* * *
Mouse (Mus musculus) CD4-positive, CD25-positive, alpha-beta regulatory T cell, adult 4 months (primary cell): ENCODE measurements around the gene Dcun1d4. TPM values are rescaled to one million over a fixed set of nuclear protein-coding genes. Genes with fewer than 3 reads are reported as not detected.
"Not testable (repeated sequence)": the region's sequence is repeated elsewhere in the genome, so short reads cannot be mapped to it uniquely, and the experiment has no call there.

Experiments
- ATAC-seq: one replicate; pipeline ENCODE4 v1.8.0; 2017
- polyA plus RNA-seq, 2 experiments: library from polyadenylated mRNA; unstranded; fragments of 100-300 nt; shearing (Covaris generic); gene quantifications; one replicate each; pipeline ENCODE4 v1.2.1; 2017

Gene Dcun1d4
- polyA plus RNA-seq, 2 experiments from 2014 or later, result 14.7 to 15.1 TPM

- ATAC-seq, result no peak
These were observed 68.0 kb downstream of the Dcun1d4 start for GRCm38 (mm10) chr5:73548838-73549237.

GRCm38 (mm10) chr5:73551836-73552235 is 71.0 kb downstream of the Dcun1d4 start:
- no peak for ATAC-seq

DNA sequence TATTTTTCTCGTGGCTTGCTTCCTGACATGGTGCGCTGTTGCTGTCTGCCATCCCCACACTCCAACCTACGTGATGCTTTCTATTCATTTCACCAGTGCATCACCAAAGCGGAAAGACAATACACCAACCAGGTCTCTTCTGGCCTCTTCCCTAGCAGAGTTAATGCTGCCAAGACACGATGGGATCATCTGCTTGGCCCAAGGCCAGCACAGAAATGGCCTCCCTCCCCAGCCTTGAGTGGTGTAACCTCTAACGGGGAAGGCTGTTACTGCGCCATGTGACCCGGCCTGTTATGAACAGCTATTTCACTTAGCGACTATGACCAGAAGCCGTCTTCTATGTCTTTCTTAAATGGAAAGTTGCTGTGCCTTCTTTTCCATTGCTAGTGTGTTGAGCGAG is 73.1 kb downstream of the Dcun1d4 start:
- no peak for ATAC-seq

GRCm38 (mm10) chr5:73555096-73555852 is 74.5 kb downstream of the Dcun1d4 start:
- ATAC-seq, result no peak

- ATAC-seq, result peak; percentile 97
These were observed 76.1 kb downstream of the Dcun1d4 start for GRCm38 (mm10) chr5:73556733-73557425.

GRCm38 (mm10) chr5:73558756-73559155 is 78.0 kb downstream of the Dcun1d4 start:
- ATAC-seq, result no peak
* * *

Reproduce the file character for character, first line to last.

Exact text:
Mouse (Mus musculus) CD4-positive, CD25-positive, alpha-beta regulatory T cell, adult 4 months (primary cell): ENCODE measurements around the gene Dcun1d4. TPM values are rescaled to one million over a fixed set of nuclear protein-coding genes. Genes with fewer than 3 reads are reported as not detected.
"Not testable (repeated sequence)": the region's sequence is repeated elsewhere in the genome, so short reads cannot be mapped to it uniquely, and the experiment has no call there.

Experiments
- ATAC-seq: one replicate; pipeline ENCODE4 v1.8.0; 2017
- polyA plus RNA-seq, 2 experiments: library from polyadenylated mRNA; unstranded; fragments of 100-300 nt; shearing (Covaris generic); gene quantifications; one replicate each; pipeline ENCODE4 v1.2.1; 2017

Gene Dcun1d4
- polyA plus RNA-seq, 2 experiments from 2014 or later, result 14.7 to 15.1 TPM

- ATAC-seq, result no peak
These were observed 68.0 kb downstream of the Dcun1d4 start for GRCm38 (mm10) chr5:73548838-73549237.

GRCm38 (mm10) chr5:73551836-73552235 is 71.0 kb downstream of the Dcun1d4 start:
- no peak for ATAC-seq

DNA sequence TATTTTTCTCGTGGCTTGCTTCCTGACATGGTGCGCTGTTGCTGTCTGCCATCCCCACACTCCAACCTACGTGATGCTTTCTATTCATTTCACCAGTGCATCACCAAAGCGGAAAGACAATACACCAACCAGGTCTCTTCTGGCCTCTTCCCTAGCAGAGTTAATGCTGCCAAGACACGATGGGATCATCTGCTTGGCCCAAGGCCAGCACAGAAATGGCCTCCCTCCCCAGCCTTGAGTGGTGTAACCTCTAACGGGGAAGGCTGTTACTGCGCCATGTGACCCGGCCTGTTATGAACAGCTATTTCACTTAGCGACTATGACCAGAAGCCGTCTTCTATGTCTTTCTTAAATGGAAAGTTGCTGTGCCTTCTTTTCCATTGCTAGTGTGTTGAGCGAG is 73.1 kb downstream of the Dcun1d4 start:
- no peak for ATAC-seq

GRCm38 (mm10) chr5:73555096-73555852 is 74.5 kb downstream of the Dcun1d4 start:
- ATAC-seq, result no peak

- ATAC-seq, result peak; percentile 97
These were observed 76.1 kb downstream of the Dcun1d4 start for GRCm38 (mm10) chr5:73556733-73557425.

GRCm38 (mm10) chr5:73558756-73559155 is 78.0 kb downstream of the Dcun1d4 start:
- ATAC-seq, result no peak